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Promoting the bicycling lifestyle in The Buckeye State
Two stories in this week’s news highlight the efforts of two Ohio communities to improve their bicycle-friendliness.
Cleveland Heights is working to obtain two grants to improve bicycle and public transportation access to neighboring University Heights and the rest of Cleveland. More details can be found in this article in the Sun Press.
The city of Riverside is working to complete a 3.6 mile section of bike trail through the city, completing connections to existing adjacent trails and communities. Funding is in place, but construction cannot begin until easements from several property owners are obtained, along with approval from the city council. A public input meeting is scheduled for February 7. Full details are in the Dayton Daily News.
The Vineyard Community Church of Springdale, Ohio provides fee refurbished bicycles to members of the community through its Healing Center program. Some of the program volunteers were recently interviewed by Associated Press reporter Cliff Radel; the story can be found on the Dayton Daily News. Contact information for the church can be found on their web site at: www.cincyvineyard.com
A new 2-mile bike path was recently completed in the city of New Carlisle. The trail is the first bike path in southwestern Clark County. Read more details in this report from WHIO.
Dayton has been named a Bronze Level Bicycle Friendly Community by the League of American Bicyclists, becoming only the second city in Ohio (after Columbus) to earn the BFC designation. More details can be found in an article from Dayton MostMetro.
A report from the Cincinnati Enquirer highlights the slow, yet hopeful signs of progress in completing various bike trail links around that city, while the Springfield News-Sun reports on the efforts to complete links to that city’s Simon Kenton Bike Path.
Bikes Belong has awarded a $10,000 grant to the Ohio River Way, Inc. to help pave a segment of the Ohio River Trail that will link downtown Cincinnati to Lunken Airport. The grant is part of a total of $55,000 that Bikes Belong has awarded as part of its Winter 2010 grant cycle.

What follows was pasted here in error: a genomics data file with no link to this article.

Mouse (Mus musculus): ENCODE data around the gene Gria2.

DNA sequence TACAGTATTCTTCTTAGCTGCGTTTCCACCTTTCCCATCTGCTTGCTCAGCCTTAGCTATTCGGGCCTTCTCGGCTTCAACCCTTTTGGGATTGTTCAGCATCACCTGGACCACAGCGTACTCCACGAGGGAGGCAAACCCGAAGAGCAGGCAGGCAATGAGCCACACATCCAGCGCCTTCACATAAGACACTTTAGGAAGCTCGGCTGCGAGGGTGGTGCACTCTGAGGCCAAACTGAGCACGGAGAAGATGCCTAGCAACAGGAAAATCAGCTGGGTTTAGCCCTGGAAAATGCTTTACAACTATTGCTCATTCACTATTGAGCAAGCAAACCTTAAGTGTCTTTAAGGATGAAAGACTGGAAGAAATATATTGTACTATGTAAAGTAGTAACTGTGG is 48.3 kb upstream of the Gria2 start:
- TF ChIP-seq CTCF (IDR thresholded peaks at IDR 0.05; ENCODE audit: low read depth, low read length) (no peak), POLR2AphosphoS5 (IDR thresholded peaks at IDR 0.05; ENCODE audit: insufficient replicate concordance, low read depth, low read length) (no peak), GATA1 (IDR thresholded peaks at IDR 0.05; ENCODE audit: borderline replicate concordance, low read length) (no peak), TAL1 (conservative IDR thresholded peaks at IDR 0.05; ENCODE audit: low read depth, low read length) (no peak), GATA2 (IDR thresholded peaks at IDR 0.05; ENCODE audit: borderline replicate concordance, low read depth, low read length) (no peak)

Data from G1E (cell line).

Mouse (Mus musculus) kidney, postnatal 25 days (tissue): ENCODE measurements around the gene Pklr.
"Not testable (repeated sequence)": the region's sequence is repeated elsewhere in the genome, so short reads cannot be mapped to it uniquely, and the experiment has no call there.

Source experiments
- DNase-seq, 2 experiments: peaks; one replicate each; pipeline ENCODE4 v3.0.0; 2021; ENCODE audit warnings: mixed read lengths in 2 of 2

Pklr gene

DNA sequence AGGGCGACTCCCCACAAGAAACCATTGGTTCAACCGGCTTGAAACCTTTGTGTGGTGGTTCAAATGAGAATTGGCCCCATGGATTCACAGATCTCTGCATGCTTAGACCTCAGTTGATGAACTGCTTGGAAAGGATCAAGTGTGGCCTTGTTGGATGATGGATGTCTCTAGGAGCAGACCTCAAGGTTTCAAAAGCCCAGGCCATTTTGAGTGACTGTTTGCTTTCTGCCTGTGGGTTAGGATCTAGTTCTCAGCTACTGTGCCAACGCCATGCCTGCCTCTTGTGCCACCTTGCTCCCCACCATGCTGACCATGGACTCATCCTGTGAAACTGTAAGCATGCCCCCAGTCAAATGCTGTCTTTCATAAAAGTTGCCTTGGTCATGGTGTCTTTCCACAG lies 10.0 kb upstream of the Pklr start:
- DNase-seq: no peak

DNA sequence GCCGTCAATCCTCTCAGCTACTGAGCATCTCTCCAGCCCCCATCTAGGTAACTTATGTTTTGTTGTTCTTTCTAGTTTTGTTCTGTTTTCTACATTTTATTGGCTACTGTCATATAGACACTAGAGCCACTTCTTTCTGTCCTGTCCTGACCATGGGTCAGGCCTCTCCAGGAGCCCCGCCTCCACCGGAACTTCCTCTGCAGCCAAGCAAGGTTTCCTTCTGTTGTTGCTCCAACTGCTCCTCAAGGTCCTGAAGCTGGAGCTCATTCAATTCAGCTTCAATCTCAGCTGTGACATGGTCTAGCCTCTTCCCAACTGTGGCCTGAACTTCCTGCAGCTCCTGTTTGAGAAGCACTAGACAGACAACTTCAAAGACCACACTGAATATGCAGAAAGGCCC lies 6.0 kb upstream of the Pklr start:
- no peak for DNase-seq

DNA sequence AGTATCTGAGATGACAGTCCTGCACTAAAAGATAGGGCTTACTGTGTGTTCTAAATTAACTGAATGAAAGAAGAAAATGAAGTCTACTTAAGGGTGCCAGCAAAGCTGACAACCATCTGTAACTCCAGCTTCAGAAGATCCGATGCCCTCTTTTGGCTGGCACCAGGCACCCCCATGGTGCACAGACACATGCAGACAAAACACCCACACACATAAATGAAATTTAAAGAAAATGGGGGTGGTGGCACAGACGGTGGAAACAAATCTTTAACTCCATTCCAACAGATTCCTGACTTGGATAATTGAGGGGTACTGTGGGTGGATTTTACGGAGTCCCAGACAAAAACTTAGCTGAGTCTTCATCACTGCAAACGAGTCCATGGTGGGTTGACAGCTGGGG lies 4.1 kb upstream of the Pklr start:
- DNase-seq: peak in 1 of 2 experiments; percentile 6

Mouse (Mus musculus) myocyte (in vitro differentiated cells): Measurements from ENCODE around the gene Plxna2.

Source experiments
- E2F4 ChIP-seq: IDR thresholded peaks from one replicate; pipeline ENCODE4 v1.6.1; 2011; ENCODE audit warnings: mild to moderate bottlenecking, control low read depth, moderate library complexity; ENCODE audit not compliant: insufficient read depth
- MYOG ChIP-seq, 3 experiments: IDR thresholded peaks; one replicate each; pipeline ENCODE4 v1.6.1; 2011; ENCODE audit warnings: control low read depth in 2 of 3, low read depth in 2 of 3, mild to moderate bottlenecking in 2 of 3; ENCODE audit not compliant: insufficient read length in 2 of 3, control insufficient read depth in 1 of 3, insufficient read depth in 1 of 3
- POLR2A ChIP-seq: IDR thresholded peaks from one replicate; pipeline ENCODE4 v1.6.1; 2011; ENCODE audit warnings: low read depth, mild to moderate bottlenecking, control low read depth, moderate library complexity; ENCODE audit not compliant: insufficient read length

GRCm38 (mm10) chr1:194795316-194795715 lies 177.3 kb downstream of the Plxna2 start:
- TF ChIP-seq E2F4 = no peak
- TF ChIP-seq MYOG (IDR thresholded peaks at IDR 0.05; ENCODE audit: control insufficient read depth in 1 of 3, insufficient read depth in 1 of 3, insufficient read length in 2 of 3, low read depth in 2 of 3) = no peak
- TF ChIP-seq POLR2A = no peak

Read more about Bikes Belong and their latest grants this article on their web site.
Ken McCall of the Dayton Daily News reports that bids are to go out this week for a street redesign project in downtown Dayton. Part of the project is creating bike lanes, and painting “sharrows” on other streets. Full story…
From the Times Community Newspapers of Greater Dayton:
Join the Greene County Parks Trail Sentinels and K & G Bike Center on Sunday, April 26 from 2–4 p.m. at the Fairgrounds Recreation Center in Xenia for Bicycle Test and Tune where participants can get their bike ready for spring riding. First, participants will learn how to tune up their bike to get ready for riding the bike trails this spring and repair it should it breakdown while riding. Greene County Parks Trail Sentinels will also conduct a bike rodeo for riders to test their skills on obstacles, weaving, close maneuvers and more. Now that you are tuned and tested, it is time to enjoy a leisurely ride along the bike trail hosted by a Trail Sentinel. Preregistration is required and the fee is $2 for Greene County residents and $3 for non-residents per person. To register or for additional information on Bicycle Test & Tune, contact Greene County Parks at 562-7440 or visit the web site at www.co.greene.oh.us/parks.
Construction is set to begin on a regional bicycle hub in downtown Dayton, Ohio. The project is part of the third phase of the RiverScape park project, which also includes a covered outdoor entertainment pavilion that will convert to an ice rink in the winter.
The bike hub aims to provide facilities for daily commuters, as well as recreational users of the area’s 270 miles of trails. The hub will have secure bike storage, lockers, restrooms, and showers.
Official ground-breaking is scheduled for April 7, with expected completion in the spring of 2010. Read the full story by Steve Bennish of the Dayton Daily News.
Following in the footsteps of Akron, Cincinnati is planning to paint “sharrows” on some of its streets, according to an article by Jane Prendergast of the Cincinnati Enquirer.